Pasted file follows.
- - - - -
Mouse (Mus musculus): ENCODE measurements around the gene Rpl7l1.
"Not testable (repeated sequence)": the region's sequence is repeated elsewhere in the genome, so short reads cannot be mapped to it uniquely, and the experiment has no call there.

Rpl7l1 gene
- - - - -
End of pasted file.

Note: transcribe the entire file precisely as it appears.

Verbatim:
Mouse (Mus musculus): ENCODE measurements around the gene Rpl7l1.
"Not testable (repeated sequence)": the region's sequence is repeated elsewhere in the genome, so short reads cannot be mapped to it uniquely, and the experiment has no call there.

Rpl7l1 gene